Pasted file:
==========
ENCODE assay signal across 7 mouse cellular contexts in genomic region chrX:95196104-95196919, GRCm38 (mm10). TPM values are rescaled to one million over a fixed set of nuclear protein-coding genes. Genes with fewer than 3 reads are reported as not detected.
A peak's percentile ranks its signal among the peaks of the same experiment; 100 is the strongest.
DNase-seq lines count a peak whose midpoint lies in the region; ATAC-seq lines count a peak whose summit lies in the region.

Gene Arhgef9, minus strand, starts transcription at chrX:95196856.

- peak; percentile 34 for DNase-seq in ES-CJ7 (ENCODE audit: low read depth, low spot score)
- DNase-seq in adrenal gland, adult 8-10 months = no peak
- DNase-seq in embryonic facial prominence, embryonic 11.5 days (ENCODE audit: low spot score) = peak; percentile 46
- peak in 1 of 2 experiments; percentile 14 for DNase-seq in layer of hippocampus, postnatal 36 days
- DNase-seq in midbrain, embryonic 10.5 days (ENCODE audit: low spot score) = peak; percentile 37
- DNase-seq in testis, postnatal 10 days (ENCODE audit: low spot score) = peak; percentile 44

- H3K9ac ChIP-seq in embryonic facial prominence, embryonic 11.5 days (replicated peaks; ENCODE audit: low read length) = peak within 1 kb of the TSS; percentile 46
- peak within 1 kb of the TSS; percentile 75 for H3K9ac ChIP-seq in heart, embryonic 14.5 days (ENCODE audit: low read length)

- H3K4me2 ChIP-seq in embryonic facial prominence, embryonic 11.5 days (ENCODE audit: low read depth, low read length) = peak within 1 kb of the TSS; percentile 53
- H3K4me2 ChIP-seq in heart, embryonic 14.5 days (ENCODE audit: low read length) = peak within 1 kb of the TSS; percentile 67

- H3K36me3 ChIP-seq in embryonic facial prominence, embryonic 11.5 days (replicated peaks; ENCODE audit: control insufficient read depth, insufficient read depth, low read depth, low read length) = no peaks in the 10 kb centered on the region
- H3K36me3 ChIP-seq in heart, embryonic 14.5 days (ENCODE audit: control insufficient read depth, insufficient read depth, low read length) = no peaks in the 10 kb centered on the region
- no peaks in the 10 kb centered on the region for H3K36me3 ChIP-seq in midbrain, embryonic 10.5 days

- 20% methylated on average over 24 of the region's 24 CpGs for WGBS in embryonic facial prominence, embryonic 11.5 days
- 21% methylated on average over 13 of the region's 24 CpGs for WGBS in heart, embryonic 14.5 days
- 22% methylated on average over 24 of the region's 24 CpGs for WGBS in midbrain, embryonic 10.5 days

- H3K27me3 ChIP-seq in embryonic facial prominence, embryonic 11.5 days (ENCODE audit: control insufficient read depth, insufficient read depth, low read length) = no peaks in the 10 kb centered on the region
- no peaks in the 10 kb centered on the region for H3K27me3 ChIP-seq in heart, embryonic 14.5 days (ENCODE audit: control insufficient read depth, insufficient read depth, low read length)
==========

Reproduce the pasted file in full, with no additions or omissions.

ENCODE assay signal across 7 mouse cellular contexts in genomic region chrX:95196104-95196919, GRCm38 (mm10). TPM values are rescaled to one million over a fixed set of nuclear protein-coding genes. Genes with fewer than 3 reads are reported as not detected.
A peak's percentile ranks its signal among the peaks of the same experiment; 100 is the strongest.
DNase-seq lines count a peak whose midpoint lies in the region; ATAC-seq lines count a peak whose summit lies in the region.

Gene Arhgef9, minus strand, starts transcription at chrX:95196856.

- peak; percentile 34 for DNase-seq in ES-CJ7 (ENCODE audit: low read depth, low spot score)
- DNase-seq in adrenal gland, adult 8-10 months = no peak
- DNase-seq in embryonic facial prominence, embryonic 11.5 days (ENCODE audit: low spot score) = peak; percentile 46
- peak in 1 of 2 experiments; percentile 14 for DNase-seq in layer of hippocampus, postnatal 36 days
- DNase-seq in midbrain, embryonic 10.5 days (ENCODE audit: low spot score) = peak; percentile 37
- DNase-seq in testis, postnatal 10 days (ENCODE audit: low spot score) = peak; percentile 44

- H3K9ac ChIP-seq in embryonic facial prominence, embryonic 11.5 days (replicated peaks; ENCODE audit: low read length) = peak within 1 kb of the TSS; percentile 46
- peak within 1 kb of the TSS; percentile 75 for H3K9ac ChIP-seq in heart, embryonic 14.5 days (ENCODE audit: low read length)

- H3K4me2 ChIP-seq in embryonic facial prominence, embryonic 11.5 days (ENCODE audit: low read depth, low read length) = peak within 1 kb of the TSS; percentile 53
- H3K4me2 ChIP-seq in heart, embryonic 14.5 days (ENCODE audit: low read length) = peak within 1 kb of the TSS; percentile 67

- H3K36me3 ChIP-seq in embryonic facial prominence, embryonic 11.5 days (replicated peaks; ENCODE audit: control insufficient read depth, insufficient read depth, low read depth, low read length) = no peaks in the 10 kb centered on the region
- H3K36me3 ChIP-seq in heart, embryonic 14.5 days (ENCODE audit: control insufficient read depth, insufficient read depth, low read length) = no peaks in the 10 kb centered on the region
- no peaks in the 10 kb centered on the region for H3K36me3 ChIP-seq in midbrain, embryonic 10.5 days

- 20% methylated on average over 24 of the region's 24 CpGs for WGBS in embryonic facial prominence, embryonic 11.5 days
- 21% methylated on average over 13 of the region's 24 CpGs for WGBS in heart, embryonic 14.5 days
- 22% methylated on average over 24 of the region's 24 CpGs for WGBS in midbrain, embryonic 10.5 days

- H3K27me3 ChIP-seq in embryonic facial prominence, embryonic 11.5 days (ENCODE audit: control insufficient read depth, insufficient read depth, low read length) = no peaks in the 10 kb centered on the region
- no peaks in the 10 kb centered on the region for H3K27me3 ChIP-seq in heart, embryonic 14.5 days (ENCODE audit: control insufficient read depth, insufficient read depth, low read length)